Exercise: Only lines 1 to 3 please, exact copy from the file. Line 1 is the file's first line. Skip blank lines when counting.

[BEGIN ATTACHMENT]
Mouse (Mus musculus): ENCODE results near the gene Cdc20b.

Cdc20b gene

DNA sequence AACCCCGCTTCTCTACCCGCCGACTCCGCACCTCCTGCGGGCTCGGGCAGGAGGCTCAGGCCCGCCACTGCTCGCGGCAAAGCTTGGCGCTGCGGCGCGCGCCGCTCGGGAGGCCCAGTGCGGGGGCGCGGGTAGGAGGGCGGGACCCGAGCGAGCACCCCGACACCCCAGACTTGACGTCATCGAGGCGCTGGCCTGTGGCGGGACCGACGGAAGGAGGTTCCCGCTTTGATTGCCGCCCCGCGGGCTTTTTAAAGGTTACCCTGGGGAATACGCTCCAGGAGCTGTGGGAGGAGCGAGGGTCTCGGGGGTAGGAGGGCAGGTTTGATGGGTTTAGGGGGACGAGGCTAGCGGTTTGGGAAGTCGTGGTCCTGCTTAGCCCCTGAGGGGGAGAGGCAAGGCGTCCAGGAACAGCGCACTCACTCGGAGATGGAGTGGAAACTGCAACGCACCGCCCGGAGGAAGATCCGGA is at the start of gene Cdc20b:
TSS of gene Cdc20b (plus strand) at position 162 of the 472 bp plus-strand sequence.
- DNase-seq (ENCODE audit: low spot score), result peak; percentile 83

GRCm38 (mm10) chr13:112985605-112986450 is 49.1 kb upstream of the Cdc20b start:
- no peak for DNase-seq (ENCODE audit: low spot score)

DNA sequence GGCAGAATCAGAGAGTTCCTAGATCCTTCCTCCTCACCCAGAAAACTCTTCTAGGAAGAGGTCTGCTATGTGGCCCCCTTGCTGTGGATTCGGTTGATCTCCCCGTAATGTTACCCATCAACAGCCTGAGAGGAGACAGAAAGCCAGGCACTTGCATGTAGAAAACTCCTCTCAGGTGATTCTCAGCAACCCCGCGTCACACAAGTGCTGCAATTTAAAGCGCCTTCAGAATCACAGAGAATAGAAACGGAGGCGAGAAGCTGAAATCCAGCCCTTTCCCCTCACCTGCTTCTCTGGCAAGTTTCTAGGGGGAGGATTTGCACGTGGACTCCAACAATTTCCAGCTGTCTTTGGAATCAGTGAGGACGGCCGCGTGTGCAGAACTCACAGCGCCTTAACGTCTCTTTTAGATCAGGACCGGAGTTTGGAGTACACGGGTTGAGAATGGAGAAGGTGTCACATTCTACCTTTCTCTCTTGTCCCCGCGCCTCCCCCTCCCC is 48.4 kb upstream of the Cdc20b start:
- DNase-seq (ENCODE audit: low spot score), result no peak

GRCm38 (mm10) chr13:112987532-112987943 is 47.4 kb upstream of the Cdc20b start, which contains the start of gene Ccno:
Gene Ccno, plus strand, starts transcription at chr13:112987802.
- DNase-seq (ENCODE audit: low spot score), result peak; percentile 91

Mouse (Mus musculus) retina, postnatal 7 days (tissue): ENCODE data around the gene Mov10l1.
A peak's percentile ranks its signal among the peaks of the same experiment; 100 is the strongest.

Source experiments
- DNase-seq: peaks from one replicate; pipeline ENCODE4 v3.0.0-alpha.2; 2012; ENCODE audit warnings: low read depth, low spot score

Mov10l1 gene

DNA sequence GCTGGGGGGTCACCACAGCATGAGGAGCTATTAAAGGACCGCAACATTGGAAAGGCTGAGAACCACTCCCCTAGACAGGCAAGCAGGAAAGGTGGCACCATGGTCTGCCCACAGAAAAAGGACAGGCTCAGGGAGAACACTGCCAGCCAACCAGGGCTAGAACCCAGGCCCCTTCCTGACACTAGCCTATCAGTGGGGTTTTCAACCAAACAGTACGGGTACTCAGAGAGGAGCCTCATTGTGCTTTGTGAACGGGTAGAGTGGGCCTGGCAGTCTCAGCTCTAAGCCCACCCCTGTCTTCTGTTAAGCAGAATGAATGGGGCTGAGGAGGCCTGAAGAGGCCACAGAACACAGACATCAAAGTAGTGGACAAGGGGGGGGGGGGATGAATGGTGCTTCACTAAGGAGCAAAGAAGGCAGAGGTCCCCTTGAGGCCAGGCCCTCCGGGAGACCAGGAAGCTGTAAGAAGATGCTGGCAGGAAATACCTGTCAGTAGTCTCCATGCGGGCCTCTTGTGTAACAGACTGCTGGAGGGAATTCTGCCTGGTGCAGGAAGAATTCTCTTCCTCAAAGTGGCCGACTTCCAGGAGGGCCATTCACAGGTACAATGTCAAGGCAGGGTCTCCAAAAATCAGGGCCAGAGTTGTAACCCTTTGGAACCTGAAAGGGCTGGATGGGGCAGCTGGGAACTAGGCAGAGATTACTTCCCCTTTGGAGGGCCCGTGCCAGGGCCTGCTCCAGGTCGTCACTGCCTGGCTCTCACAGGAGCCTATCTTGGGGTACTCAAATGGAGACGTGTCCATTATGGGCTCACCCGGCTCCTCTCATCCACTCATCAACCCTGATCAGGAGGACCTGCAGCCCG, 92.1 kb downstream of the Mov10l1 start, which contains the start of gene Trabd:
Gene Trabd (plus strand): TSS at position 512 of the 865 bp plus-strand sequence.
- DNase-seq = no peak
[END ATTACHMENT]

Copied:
Mouse (Mus musculus): ENCODE results near the gene Cdc20b.

Cdc20b gene

DNA sequence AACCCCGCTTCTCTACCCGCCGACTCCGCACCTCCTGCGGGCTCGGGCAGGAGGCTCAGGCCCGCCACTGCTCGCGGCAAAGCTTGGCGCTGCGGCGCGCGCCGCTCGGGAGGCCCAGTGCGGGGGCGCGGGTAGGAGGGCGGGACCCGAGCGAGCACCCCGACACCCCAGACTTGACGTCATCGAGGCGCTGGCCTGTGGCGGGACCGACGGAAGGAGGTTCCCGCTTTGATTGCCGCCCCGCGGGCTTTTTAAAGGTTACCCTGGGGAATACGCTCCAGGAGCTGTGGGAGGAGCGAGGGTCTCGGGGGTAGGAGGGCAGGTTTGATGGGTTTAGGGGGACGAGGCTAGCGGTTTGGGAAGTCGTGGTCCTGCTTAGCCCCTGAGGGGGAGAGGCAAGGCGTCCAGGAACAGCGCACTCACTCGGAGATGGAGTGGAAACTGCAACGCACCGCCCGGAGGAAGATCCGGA is at the start of gene Cdc20b: